What are some of the other opportunities you see as ripe for Siebel to move on?
Cleveland: Well, over 50 percent of the $100 billion opportunity on the market is for customer-facing applications, products for bank tellers or point-of-sale. So we'll continue to build and deploy applications through either acquisition or development into that market space.

Another area of growth is the customer analytics space, which expands into full business analytics and allows us to provide the intelligence that sits over the transaction engine. Being able to turn insight into action is a key part of that. This is where you get the information from the nervous system of the CRM system, order management or manufacturing, and pull previously uncorrelated information together and make discreet actions on that information. It's an aggregation process that's actually our fastest growing product line.

Clearly, on-demand applications have become the biggest trend in the CRM space over the last year or two. Why is Siebel's hosted CRM strategy so important to the company's future?
Cleveland: The reason on-demand is so critical for us is that we believe that many companies are faced with the issues of needing to rapidly deploy their applications in a cost-effective way. A lot of companies are beginning to evaluate the use of software as a service or utility model because it allows them to effectively outsource pieces of their IT organizations under service-level agreements that have been pre-defined. This is allowing them to focus on more strategic areas of their companies. What are the immediate benefits of adopting an on-demand CRM system?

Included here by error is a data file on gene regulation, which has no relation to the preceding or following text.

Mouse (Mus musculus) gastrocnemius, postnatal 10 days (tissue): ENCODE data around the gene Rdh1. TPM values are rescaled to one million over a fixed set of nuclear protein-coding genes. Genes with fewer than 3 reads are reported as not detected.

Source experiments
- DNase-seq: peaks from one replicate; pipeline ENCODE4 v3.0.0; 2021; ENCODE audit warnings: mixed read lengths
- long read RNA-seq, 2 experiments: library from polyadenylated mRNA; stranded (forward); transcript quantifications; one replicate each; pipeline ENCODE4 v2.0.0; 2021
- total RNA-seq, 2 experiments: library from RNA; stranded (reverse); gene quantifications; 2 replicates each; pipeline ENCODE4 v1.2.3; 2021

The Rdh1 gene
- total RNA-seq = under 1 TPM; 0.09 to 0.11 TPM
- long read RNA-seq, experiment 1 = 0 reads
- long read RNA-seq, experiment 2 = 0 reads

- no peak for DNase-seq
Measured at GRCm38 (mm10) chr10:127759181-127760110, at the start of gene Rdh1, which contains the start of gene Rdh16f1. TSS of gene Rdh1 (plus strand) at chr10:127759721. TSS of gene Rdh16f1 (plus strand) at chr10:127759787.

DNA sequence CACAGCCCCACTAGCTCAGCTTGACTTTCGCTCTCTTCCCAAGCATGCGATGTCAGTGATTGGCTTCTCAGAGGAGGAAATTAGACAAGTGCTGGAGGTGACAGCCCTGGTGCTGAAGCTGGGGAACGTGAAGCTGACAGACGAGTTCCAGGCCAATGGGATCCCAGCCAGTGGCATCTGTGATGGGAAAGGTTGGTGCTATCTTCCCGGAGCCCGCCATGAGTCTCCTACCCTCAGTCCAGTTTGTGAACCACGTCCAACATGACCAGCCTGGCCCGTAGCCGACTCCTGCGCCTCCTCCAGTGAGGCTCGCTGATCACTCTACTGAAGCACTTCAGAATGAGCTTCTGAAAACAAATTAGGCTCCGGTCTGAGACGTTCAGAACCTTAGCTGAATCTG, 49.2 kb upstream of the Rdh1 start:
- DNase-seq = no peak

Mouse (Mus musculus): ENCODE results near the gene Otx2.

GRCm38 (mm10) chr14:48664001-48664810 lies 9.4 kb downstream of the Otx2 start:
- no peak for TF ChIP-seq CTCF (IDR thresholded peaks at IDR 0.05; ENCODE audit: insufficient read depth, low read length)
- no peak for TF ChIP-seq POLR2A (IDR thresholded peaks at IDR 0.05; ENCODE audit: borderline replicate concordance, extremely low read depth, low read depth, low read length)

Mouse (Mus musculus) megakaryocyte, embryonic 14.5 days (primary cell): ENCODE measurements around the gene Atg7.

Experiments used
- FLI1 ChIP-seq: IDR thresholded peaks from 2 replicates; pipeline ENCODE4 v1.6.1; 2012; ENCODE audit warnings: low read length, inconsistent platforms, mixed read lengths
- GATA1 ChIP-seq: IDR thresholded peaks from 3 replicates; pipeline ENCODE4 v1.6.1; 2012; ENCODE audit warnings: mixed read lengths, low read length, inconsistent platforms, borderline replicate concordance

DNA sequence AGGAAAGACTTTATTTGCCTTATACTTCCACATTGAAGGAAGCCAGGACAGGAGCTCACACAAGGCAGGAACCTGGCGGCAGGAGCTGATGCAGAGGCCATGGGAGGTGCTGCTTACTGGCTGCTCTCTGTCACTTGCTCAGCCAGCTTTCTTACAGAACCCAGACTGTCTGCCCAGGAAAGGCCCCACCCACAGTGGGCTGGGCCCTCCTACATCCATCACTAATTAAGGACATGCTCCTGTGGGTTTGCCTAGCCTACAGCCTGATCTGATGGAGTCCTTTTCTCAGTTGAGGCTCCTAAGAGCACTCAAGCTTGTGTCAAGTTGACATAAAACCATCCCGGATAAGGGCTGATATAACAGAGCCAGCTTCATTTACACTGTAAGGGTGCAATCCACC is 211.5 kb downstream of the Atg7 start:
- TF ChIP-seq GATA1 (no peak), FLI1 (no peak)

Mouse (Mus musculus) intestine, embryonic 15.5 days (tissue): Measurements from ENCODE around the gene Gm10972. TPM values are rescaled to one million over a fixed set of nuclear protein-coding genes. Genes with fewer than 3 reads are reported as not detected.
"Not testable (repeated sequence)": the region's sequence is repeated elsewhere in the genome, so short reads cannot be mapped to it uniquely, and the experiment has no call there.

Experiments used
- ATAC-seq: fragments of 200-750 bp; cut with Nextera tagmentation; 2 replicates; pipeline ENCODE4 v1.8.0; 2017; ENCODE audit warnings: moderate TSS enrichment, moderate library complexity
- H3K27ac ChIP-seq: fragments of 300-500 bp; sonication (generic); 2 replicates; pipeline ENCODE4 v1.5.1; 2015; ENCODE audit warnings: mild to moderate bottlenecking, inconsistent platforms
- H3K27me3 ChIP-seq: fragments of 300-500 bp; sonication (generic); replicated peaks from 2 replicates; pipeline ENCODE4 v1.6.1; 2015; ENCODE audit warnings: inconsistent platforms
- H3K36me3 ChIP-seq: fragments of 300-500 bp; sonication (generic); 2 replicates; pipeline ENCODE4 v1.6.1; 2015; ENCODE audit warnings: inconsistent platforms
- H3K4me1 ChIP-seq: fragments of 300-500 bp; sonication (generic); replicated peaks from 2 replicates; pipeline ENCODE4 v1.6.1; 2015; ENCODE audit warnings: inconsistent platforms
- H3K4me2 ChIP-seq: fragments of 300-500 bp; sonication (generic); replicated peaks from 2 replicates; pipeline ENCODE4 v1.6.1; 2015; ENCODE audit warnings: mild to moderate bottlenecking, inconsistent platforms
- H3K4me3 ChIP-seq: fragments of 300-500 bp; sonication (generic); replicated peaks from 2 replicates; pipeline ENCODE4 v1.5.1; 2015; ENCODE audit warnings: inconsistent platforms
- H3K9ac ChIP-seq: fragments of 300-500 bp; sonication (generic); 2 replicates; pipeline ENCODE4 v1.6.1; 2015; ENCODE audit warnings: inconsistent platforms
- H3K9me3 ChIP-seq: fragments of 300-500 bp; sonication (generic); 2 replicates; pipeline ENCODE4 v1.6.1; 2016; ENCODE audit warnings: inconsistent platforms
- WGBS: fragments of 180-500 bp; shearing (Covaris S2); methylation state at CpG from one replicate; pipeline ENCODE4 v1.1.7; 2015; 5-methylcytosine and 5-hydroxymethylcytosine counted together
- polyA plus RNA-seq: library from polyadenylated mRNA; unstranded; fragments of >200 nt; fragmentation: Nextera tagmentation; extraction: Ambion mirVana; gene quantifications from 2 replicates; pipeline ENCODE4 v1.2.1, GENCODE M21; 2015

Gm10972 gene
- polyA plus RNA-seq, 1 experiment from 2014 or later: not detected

Cleveland: Customers are creating better business practices and smarter processes in order to link their companies together, rather than investing more money in old resources. That's why companies are interested in on-demand. As the infrastructure hardens, as the Internet becomes more reliable, as Web services become more interoperable, and as SOA-compliant architectures are better delivered, vendors and customers will be able mix and match various deployment options based on their financial requirements and strategic initiatives. Would Siebel be in this market today if Salesforce.com hadn't pushed the envelope and forced people to take notice of on-demand CRM?
Cleveland: We're getting pulled in this direction by our customers. Whenever there's a vacuum like this if you want to be in the business you have to respond to that, that's what's pulling us into supplying our products in an on-demand form factor. Our current product line is a redacted version of the on-premise technology we offer, but over the next 12 to 24 months we'll make virtually anything available in the on-premise stack available in on-demand as well. As we move to SOA via Nexus, you'll see our ability to have any on-premise component that we've built available on demand. We believe customers will like that, because it offers them whatever they want in the form of a hybrid model. But does Salesforce.com get some of the credit for creating demand?